If there was one criticism of the concert pairing of Paul Simon and Sting in Adelaide last night, it was that they were having so much damn fun that it drained the melancholy right out of some of the more poignant songs.
“The Boxer” – with its central image of the battered and isolated figure – became a joyful singalong on the famous “Lie, lie, lie” chorus, with Sting – a grin plastered on his face – underpinning Simon’s lead vocals with bass and harmonies.
It also helped that there was an incredible – and huge – backing band which made this song, and numerous others, charge along with a range of flavours, from rootsy country licks to foot-stomping beats from Simon’s famous African phase, to Sting’s sophisticated grab-bag of global influences which traverse territory from the Caribbean to Spain to the bazaars of the Middle East.
Adelaide jazz singer Jo Lawry, who has been touring with Sting for five years, had as triumphant a homecoming as a backing singer can, cutting loose with a searing vocal solo on “The Hounds of Winter” and receiving a warm reception from the crowd and the stars of the show (she was introduced by Sting as “Jo Lawry from Willunga”).
It was the third major concert to be held on the manicured grass at the Coopers Brewery in Regency Park and thousands made the trip to the city’s industrial inner-west on a beautiful night.
Simon, still in fine voice at 73, and Sting, looking just about half of his 63 years, are a surprisingly good pairing.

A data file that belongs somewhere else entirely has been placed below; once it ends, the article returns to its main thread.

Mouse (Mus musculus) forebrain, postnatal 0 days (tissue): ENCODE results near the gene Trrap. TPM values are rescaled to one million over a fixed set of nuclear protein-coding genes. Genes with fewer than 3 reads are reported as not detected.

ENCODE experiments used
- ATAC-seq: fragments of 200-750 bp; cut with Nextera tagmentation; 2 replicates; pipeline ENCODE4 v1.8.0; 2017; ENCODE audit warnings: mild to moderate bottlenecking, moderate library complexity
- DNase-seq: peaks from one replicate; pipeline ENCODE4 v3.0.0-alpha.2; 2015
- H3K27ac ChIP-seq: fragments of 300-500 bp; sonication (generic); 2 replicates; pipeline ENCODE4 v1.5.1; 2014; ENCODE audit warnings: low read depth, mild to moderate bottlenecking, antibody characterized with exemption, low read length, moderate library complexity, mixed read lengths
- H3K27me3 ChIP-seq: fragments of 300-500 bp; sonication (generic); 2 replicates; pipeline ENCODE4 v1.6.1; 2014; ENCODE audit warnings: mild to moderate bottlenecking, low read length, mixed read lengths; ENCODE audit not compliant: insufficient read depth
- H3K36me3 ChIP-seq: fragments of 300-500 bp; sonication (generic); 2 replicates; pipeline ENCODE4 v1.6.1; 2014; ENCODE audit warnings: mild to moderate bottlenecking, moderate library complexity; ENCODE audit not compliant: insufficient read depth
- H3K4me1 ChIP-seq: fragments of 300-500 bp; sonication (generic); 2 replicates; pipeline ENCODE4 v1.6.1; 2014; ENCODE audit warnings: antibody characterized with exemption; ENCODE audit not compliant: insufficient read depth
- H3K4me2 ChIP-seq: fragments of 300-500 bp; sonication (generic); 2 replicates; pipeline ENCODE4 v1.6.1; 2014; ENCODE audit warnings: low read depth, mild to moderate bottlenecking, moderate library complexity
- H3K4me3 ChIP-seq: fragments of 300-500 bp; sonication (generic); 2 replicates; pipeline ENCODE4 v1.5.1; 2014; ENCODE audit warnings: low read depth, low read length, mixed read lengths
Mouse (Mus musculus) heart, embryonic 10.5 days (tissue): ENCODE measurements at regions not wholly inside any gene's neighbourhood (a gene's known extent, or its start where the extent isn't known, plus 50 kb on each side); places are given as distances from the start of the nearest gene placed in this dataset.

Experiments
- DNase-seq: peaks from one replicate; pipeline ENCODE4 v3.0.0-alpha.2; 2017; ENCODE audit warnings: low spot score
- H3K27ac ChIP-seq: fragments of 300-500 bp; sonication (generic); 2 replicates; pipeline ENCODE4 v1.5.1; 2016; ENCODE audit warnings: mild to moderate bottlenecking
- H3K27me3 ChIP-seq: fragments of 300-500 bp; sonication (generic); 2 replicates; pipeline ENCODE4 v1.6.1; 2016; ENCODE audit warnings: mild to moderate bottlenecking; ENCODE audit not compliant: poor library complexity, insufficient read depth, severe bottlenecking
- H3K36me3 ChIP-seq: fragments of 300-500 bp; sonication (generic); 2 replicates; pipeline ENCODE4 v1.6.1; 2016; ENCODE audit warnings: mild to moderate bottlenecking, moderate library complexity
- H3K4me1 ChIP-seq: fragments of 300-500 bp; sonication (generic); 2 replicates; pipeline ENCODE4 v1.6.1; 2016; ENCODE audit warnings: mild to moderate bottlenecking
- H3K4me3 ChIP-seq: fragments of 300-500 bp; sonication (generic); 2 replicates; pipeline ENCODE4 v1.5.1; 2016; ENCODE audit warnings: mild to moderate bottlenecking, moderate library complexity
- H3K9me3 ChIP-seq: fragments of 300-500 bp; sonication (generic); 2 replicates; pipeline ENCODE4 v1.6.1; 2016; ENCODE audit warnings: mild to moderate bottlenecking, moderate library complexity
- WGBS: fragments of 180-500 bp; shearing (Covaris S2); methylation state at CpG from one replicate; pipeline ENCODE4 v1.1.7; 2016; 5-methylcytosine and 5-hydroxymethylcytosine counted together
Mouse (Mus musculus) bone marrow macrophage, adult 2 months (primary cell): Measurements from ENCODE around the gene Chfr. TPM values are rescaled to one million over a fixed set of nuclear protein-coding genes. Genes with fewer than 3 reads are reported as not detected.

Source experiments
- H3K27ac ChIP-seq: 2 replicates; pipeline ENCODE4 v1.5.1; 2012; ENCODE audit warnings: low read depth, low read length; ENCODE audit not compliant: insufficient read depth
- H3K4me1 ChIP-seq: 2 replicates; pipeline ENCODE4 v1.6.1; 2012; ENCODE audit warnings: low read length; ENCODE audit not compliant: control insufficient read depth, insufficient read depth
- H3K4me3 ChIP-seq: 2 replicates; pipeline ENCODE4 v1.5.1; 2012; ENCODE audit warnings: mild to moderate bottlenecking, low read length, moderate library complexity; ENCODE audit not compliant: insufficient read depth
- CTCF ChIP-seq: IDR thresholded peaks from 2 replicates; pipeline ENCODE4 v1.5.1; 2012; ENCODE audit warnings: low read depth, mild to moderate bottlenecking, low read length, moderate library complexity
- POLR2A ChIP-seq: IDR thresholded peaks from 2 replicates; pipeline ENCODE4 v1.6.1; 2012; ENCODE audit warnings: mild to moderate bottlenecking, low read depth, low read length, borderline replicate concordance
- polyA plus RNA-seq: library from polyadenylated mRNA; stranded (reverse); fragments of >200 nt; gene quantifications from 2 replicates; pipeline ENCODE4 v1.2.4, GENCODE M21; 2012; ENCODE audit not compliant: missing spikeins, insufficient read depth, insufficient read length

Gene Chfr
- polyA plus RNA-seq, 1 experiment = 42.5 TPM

While they played excellent sets solo, it was when they came together that the concert took off. And, like Neil Finn and Paul Kelly’s concert tour a year ago, it was most interesting when they took the lead on each other’s songs – Sting taking the ache of Simon’s “America” into new territory as a hopeful anthem, and Simon adding certainty and gravitas to Sting’s “Fragile”.
“Bridge over Troubled Water” saw Sting taking Art Garfunkel’s fragility on the first verse into more muscular territory, with Simon taking care of the high notes on the subsequent verses without any troubles. Age hasn’t yet troubled the vocal pipes of these two.
Earlier, Sting was generous with his back catalogue, offering a good number of Police tunes (including a version of “Roxanne” that segued into Bill Withers’ “Ain’t no Sunshine” and back without missing a beat).
Most of the eras of Simon’s huge songwriting output were well represented, including “Me and Julio Down by the Schoolyard”, “50 Ways to Leave Your Lover” and a heavy concentration on his landmark Graceland album. “You Can Call Me Al” is still as full as joy as it always was, replicated on Sunday in its full swaying glory with slap bass, tin whistle solo, and tight-as-a-drum horn section blasts.
My favourite moments came at the end, with Simon and Sting clearly loving a rambunctious version of “Cecilia” and rolling straight into “Every Breath You Take”. Perhaps the smiling pair were both taken by their shared memories of obsessive young love – or perhaps they were just enjoying the enduring power of their songwriting on such a perfect night in front of such a happy crowd.
Paul Simon and Sting performed one concert in Adelaide as part of their On Stage Together international tour.
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